As a given, some disabled people cannot perform daily tasks regularly. An amputee may not be able to even brush their teeth, or touch and hold objects, for example. On the other hand, conventional solutions such as prosthetics and service robots are expensive and difficult to control. What’s the solution?
Oh, what do we have hear? First, some interesting headgear, and next a robotic arm made out of wood? What could this combination possibly mean? People who are more familiar with neuroscience have probably heard of this nifty helmet. It’s called Emotiv Epoc, and it records a wide range of signals received from electrodes place on the scalp. But what do brainwaves have to do with robots?
Essentially, the goal is that people with disabilities can use Emotiv Epoc to control things without moving their bodies. In this context Emotive Epoc uses EMG (Electromyography) to pick up electrical signals through skeletal muscles. EMG is easier to translate than EEG (Electroencepholography) because it’s associated with physical motion; for example, lifting ones eyebrows makes the robot open the claw. There are other functions that are currently being controlled by a PlayStation 2 controller.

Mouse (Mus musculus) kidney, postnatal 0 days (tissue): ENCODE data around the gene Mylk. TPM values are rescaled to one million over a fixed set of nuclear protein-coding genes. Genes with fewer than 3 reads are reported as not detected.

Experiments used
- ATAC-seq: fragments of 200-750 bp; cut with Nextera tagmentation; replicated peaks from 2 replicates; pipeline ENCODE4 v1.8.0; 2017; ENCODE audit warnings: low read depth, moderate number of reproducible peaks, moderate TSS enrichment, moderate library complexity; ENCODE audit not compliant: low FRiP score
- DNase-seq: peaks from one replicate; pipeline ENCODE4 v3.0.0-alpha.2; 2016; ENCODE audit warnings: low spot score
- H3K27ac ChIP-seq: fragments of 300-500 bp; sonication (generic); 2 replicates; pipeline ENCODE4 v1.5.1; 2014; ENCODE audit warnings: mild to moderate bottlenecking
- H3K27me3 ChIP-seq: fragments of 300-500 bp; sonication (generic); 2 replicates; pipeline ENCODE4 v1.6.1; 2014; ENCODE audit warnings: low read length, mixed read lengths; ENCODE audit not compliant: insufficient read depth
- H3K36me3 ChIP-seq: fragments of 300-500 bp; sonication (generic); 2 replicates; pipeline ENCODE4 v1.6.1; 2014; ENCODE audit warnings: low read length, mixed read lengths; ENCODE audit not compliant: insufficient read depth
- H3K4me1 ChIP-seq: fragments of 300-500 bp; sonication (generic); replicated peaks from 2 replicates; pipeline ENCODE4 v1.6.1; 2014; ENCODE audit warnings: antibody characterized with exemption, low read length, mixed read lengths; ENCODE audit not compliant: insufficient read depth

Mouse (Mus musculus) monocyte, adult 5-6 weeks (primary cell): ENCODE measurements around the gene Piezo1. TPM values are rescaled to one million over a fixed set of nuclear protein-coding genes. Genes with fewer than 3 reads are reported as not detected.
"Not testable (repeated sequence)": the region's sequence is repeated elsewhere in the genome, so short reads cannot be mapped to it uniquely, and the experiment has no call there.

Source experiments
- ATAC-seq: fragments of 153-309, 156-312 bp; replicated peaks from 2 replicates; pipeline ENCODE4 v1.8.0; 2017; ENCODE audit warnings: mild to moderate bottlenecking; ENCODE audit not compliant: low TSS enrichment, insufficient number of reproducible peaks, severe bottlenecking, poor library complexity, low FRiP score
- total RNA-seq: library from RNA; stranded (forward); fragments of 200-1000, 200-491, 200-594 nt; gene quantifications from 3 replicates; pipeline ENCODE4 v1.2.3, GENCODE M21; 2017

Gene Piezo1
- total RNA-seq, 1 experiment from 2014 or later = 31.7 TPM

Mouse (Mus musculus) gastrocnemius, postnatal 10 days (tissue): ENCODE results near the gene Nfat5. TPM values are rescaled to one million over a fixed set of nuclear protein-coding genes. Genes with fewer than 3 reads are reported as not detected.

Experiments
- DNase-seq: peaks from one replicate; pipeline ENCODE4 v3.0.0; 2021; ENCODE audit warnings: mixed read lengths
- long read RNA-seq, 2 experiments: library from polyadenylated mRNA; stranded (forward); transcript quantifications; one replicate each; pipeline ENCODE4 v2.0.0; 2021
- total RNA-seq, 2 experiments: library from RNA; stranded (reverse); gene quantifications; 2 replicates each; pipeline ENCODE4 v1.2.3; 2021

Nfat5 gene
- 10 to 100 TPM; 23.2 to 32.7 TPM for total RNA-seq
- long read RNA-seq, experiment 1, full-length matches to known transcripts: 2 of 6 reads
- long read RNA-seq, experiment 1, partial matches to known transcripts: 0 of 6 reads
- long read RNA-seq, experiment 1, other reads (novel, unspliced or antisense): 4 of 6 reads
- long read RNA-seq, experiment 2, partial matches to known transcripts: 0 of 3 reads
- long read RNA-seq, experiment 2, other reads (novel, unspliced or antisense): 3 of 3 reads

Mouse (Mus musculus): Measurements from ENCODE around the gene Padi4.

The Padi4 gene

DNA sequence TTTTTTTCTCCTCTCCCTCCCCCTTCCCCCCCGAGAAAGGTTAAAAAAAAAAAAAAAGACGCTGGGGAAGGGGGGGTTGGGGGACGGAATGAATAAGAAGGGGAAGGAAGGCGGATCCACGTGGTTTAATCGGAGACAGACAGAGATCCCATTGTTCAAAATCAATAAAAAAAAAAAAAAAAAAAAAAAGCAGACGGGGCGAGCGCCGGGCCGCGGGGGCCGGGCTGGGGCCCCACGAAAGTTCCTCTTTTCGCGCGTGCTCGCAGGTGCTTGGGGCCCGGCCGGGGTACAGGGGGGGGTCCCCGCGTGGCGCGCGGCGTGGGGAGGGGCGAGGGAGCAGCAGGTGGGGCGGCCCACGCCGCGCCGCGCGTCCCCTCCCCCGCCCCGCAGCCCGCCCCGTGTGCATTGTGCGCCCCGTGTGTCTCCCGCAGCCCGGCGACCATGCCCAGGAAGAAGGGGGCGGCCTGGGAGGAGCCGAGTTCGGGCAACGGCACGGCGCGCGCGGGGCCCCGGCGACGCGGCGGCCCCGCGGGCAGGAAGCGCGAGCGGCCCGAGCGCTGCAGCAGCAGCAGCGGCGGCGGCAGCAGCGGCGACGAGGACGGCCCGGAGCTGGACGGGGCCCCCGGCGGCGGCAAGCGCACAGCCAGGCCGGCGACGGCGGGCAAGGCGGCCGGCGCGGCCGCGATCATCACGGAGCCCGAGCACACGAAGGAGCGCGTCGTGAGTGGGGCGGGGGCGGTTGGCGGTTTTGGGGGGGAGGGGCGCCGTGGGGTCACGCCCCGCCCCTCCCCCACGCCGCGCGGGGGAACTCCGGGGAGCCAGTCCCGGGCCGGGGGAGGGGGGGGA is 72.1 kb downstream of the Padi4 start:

The robot itself is a cool arm in itself. It was made by researchers at Columbia University, with the goal of making an effective robot arm with a cost lower than $5,000. Thus, it is made of laser-cut wood, although the creators are considering using polycarbonate as an alternative as well. Everything else seems to be typical robot arm material, but one thing interesting is that evidently the robot gets better with practice.
From there, the total cost is currently $3,200. While better materials may increase the cost, overall this is much lower than provided by Medicare and Medicaid. So this robot has fulfilled the goal of being inexpensive while at the same time just being cool in itself, expanding more on the integration of the brain into robotics.
I seem to have issues embedding a video, so you should check it out here.